3.1 The overarching purpose of the legislation relevant to civil practice and procedure is the just resolution of disputes according to law as quickly, inexpensively and efficiently as possible: see section 190 of the Act.

3.2 To that end, parties should make a genuine effort to narrow or resolve issues in dispute.

4. Starting a proceeding

4.1 The Admiralty Rules and forms apply to the commencement of admiralty proceedings in the Court. These can be found on the Court's website.

4.2 The nature of the proceeding and the likely issues for resolution should be made clear as early as possible. This will be aided by the applicant making clear in the originating application and supporting material what the case is about.

5. Expeditious determination and transfer

5.1 As far as practicable, admiralty and maritime matters are case managed for expeditious hearing within 6 months by an admiralty panel judge of the admiralty and maritime practice area.

5.2 The Court appreciates that there are some proceedings that are filed to preserve time in carriage of goods by sea cases and in collision cases against in personam parties. The Court is aware that issues of enforcement may arise in relation to foreign parties with no assets within the jurisdiction and where no security or inadequate security has been provided.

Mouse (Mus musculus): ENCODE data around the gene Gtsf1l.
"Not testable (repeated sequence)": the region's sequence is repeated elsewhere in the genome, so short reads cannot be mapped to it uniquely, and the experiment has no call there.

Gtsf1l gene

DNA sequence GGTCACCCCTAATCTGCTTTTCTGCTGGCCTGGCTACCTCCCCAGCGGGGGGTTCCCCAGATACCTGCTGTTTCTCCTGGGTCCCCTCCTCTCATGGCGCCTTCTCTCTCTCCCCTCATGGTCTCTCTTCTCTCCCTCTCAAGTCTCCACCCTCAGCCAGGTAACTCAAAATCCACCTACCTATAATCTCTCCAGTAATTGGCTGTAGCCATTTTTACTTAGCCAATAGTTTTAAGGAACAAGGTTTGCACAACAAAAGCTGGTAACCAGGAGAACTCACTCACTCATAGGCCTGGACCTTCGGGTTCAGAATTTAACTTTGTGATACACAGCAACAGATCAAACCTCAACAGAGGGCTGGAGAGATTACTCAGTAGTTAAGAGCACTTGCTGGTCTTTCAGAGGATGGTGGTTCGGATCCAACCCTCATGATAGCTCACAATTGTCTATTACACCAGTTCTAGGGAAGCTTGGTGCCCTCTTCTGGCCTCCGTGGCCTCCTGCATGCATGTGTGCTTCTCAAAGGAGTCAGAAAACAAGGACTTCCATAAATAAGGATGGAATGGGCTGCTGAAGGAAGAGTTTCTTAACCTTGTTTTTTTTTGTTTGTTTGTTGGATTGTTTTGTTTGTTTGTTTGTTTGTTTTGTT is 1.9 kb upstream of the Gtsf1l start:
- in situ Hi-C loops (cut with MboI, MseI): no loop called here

5.3 The Court has the power under section 153 of the Act and rules 8.02 and 8.03 of the General Federal Law Rules to transfer a proceeding to the Federal Court.

5.4 There may be circumstances in which it is appropriate for there to be determination of separate questions. Appeal issues may arise from the determination of the separate questions. Ordinarily, if not potentially dispositive, the matter will be transferred if there are enforcement issues. The appropriate course will depend on the nature of the issues and enforcement issue in the particular case.

6. Case management

6.1 The first return date is usually approximately 4 weeks from the date of filing. The case is listed in the monthly Friday admiralty list before an admiralty panel judge. The admiralty panel judge on that occasion expects parties to identify the likely issues and to propose appropriate timetables for pleadings, affidavit evidence, submissions, list of objections and chronology and the fixing of the matter for a further directions date. At the further directions date, a hearing date will be allocated before an admiralty panel judge.